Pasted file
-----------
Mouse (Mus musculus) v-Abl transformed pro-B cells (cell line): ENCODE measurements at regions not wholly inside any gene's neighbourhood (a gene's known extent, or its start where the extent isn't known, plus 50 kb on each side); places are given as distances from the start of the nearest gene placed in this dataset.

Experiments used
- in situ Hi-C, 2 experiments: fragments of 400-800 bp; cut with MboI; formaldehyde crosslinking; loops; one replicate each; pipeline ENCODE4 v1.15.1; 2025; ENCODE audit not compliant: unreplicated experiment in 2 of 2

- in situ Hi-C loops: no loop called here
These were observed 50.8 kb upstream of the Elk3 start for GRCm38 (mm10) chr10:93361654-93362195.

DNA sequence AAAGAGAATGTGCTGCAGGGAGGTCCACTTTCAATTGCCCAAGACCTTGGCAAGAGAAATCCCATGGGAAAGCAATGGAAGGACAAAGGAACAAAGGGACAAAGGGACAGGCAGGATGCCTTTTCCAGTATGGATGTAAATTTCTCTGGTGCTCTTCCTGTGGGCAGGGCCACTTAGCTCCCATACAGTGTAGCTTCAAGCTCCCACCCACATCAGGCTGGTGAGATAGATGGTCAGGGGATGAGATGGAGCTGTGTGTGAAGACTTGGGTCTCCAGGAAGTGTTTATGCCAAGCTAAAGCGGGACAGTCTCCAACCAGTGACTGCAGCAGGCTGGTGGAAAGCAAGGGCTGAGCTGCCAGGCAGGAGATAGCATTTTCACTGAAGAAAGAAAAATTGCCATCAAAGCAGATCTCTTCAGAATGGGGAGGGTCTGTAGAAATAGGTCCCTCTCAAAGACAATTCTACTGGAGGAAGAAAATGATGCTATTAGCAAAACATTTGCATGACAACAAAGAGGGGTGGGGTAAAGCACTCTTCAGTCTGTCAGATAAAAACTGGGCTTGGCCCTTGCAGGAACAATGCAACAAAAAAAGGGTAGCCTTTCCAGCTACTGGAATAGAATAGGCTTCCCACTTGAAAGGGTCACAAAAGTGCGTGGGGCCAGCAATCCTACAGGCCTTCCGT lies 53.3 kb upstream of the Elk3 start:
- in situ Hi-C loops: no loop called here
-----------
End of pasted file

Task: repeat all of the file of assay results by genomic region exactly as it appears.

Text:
Mouse (Mus musculus) v-Abl transformed pro-B cells (cell line): ENCODE measurements at regions not wholly inside any gene's neighbourhood (a gene's known extent, or its start where the extent isn't known, plus 50 kb on each side); places are given as distances from the start of the nearest gene placed in this dataset.

Experiments used
- in situ Hi-C, 2 experiments: fragments of 400-800 bp; cut with MboI; formaldehyde crosslinking; loops; one replicate each; pipeline ENCODE4 v1.15.1; 2025; ENCODE audit not compliant: unreplicated experiment in 2 of 2

- in situ Hi-C loops: no loop called here
These were observed 50.8 kb upstream of the Elk3 start for GRCm38 (mm10) chr10:93361654-93362195.

DNA sequence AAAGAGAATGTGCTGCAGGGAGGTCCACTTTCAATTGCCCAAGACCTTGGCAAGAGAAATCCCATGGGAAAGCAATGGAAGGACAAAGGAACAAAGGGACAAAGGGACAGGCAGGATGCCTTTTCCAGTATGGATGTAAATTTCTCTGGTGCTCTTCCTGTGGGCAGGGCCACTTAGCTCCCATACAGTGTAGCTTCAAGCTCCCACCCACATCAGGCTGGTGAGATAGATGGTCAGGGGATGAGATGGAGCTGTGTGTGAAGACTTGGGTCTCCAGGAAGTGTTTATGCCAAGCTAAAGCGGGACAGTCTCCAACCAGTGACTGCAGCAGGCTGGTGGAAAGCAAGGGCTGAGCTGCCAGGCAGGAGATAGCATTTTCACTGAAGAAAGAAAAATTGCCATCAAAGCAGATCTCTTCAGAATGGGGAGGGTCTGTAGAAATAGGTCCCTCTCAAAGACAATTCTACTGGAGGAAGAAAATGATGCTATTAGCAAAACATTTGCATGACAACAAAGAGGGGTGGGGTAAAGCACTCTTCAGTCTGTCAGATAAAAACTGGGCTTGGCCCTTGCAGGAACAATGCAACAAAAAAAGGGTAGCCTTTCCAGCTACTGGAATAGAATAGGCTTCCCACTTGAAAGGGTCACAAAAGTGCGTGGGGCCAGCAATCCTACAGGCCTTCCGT lies 53.3 kb upstream of the Elk3 start:
- in situ Hi-C loops: no loop called here